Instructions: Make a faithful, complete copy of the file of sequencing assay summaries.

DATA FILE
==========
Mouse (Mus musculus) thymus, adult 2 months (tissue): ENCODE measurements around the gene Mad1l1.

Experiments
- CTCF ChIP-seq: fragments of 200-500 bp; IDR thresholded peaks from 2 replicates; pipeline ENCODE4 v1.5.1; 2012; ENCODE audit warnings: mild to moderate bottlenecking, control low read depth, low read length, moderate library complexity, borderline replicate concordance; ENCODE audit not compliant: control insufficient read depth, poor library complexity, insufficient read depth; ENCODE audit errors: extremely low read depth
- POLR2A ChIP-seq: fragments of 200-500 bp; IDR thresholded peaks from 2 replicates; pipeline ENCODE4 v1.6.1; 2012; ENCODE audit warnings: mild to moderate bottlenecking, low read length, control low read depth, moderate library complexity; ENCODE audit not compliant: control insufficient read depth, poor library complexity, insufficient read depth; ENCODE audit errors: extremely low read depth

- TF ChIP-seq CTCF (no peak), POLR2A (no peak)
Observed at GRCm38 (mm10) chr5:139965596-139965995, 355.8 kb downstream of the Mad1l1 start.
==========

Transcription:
Mouse (Mus musculus) thymus, adult 2 months (tissue): ENCODE measurements around the gene Mad1l1.

Experiments
- CTCF ChIP-seq: fragments of 200-500 bp; IDR thresholded peaks from 2 replicates; pipeline ENCODE4 v1.5.1; 2012; ENCODE audit warnings: mild to moderate bottlenecking, control low read depth, low read length, moderate library complexity, borderline replicate concordance; ENCODE audit not compliant: control insufficient read depth, poor library complexity, insufficient read depth; ENCODE audit errors: extremely low read depth
- POLR2A ChIP-seq: fragments of 200-500 bp; IDR thresholded peaks from 2 replicates; pipeline ENCODE4 v1.6.1; 2012; ENCODE audit warnings: mild to moderate bottlenecking, low read length, control low read depth, moderate library complexity; ENCODE audit not compliant: control insufficient read depth, poor library complexity, insufficient read depth; ENCODE audit errors: extremely low read depth

- TF ChIP-seq CTCF (no peak), POLR2A (no peak)
Observed at GRCm38 (mm10) chr5:139965596-139965995, 355.8 kb downstream of the Mad1l1 start.